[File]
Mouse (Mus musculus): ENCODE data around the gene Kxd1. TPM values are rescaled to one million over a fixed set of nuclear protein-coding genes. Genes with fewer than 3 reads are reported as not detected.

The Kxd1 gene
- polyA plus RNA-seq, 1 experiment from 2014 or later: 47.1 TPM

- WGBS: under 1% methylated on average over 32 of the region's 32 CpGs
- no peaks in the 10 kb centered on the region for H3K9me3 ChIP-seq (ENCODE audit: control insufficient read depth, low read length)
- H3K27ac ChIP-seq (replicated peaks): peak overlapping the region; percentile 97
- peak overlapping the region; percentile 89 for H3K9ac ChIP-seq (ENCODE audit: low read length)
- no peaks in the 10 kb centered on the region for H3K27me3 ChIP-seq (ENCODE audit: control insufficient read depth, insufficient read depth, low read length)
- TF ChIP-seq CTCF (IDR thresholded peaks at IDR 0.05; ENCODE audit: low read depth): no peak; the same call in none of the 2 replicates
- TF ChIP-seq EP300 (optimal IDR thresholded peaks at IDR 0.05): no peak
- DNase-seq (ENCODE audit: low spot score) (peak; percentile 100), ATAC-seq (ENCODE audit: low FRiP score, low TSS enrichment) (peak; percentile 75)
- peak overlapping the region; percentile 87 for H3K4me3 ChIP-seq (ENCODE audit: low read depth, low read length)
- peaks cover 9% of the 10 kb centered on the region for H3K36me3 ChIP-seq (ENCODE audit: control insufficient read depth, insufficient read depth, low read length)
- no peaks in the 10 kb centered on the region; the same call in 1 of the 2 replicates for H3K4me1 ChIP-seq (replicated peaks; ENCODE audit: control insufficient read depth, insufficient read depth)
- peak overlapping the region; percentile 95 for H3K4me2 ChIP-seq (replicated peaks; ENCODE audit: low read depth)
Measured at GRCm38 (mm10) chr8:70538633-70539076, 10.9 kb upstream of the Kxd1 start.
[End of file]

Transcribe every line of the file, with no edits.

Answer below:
Mouse (Mus musculus): ENCODE data around the gene Kxd1. TPM values are rescaled to one million over a fixed set of nuclear protein-coding genes. Genes with fewer than 3 reads are reported as not detected.

The Kxd1 gene
- polyA plus RNA-seq, 1 experiment from 2014 or later: 47.1 TPM

- WGBS: under 1% methylated on average over 32 of the region's 32 CpGs
- no peaks in the 10 kb centered on the region for H3K9me3 ChIP-seq (ENCODE audit: control insufficient read depth, low read length)
- H3K27ac ChIP-seq (replicated peaks): peak overlapping the region; percentile 97
- peak overlapping the region; percentile 89 for H3K9ac ChIP-seq (ENCODE audit: low read length)
- no peaks in the 10 kb centered on the region for H3K27me3 ChIP-seq (ENCODE audit: control insufficient read depth, insufficient read depth, low read length)
- TF ChIP-seq CTCF (IDR thresholded peaks at IDR 0.05; ENCODE audit: low read depth): no peak; the same call in none of the 2 replicates
- TF ChIP-seq EP300 (optimal IDR thresholded peaks at IDR 0.05): no peak
- DNase-seq (ENCODE audit: low spot score) (peak; percentile 100), ATAC-seq (ENCODE audit: low FRiP score, low TSS enrichment) (peak; percentile 75)
- peak overlapping the region; percentile 87 for H3K4me3 ChIP-seq (ENCODE audit: low read depth, low read length)
- peaks cover 9% of the 10 kb centered on the region for H3K36me3 ChIP-seq (ENCODE audit: control insufficient read depth, insufficient read depth, low read length)
- no peaks in the 10 kb centered on the region; the same call in 1 of the 2 replicates for H3K4me1 ChIP-seq (replicated peaks; ENCODE audit: control insufficient read depth, insufficient read depth)
- peak overlapping the region; percentile 95 for H3K4me2 ChIP-seq (replicated peaks; ENCODE audit: low read depth)
Measured at GRCm38 (mm10) chr8:70538633-70539076, 10.9 kb upstream of the Kxd1 start.